Filmmaker Stephane Brize created a rousing ‘cri de coeur’ for the proletariat with his critically acclaimed feature, The Measure of a Man (Le loi du marche – literally, The law of the market), with the electrifying At War, he channels the spirit underpinning the current yellow jackets movement long before it began.
This time the protagonist is a leader of people, rather than a follower.
At War starts with its clarion call already sounded.
The protagonist, Laurent Amedeo is the voice of a 1,100-strong workforce facing a factory shutdown, despite heavy financial sacrifices on the part of the employees and record profits for that year.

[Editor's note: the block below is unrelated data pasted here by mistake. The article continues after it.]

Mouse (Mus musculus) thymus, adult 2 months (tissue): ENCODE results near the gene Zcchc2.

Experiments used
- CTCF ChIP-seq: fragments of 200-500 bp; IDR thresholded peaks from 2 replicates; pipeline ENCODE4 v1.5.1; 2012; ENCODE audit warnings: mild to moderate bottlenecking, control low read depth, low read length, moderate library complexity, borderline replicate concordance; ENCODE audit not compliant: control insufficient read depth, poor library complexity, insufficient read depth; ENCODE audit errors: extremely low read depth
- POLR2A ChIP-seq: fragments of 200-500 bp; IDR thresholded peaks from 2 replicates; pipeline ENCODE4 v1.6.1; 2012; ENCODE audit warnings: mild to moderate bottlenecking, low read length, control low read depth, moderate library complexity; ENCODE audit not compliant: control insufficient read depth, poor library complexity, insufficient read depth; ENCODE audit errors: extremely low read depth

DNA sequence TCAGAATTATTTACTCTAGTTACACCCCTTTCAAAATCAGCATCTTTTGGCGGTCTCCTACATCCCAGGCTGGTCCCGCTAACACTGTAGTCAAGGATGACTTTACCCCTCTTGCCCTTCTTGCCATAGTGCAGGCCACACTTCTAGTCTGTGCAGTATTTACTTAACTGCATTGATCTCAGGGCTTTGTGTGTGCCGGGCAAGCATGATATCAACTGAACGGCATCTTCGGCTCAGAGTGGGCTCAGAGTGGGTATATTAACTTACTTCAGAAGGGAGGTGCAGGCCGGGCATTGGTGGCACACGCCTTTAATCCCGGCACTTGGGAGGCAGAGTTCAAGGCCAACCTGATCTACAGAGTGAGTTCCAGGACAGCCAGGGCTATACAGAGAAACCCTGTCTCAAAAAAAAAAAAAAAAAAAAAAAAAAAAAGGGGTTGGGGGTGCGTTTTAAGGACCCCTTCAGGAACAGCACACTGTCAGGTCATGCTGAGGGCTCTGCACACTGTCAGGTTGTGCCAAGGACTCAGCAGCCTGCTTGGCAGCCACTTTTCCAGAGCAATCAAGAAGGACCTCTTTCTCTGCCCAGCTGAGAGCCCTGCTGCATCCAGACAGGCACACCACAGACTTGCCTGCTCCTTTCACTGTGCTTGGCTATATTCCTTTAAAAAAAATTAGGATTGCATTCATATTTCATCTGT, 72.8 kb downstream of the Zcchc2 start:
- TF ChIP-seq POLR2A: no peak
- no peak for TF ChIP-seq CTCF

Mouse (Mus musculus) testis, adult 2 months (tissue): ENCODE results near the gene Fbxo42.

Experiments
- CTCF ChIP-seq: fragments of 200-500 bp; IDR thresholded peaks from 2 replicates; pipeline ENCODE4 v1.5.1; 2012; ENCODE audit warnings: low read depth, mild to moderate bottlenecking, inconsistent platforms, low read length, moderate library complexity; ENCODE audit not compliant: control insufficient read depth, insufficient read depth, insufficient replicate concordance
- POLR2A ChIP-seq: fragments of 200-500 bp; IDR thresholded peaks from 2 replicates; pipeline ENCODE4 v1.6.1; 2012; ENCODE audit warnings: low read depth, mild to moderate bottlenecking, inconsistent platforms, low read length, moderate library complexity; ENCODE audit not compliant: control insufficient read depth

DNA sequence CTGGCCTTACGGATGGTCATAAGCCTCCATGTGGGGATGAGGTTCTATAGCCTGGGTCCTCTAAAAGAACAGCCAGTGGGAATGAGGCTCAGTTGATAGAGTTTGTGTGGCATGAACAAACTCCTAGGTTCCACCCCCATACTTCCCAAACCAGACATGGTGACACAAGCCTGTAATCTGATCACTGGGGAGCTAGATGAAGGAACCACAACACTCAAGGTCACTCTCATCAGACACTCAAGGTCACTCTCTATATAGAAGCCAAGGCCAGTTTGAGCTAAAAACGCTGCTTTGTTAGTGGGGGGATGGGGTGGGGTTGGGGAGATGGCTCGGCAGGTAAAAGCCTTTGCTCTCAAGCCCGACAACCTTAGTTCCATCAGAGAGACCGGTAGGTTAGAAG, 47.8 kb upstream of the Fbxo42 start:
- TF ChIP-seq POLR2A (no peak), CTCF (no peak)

They decide to fight this brutal decision, ready to do anything to save their jobs.
Presenting a ‘verite’ enhanced by news and protest reportage, director Brize displays elements of his Belgian contemporaries, the Dardennes brothers, and Britain’s champion of the working class, Ken Loach, in both the style and structure of At War.
The result is a rousing rally against injustice, given even more grunt by the sheer energy and conviction of Vincent Lindon in the lead, who delivers depth to a well-rounded character who far exceeds mere brawn and bluster.
When you’ve seen At War you will want to see Louise Michel (2008), and the Dardennes’ Two Days, and One Night (2014).
A MOVIE NOT TO MISS
At War (En Guerre)
French Film Festival at Palace Cinemas across Australia from early March into April.
Session times, dates and locations on line.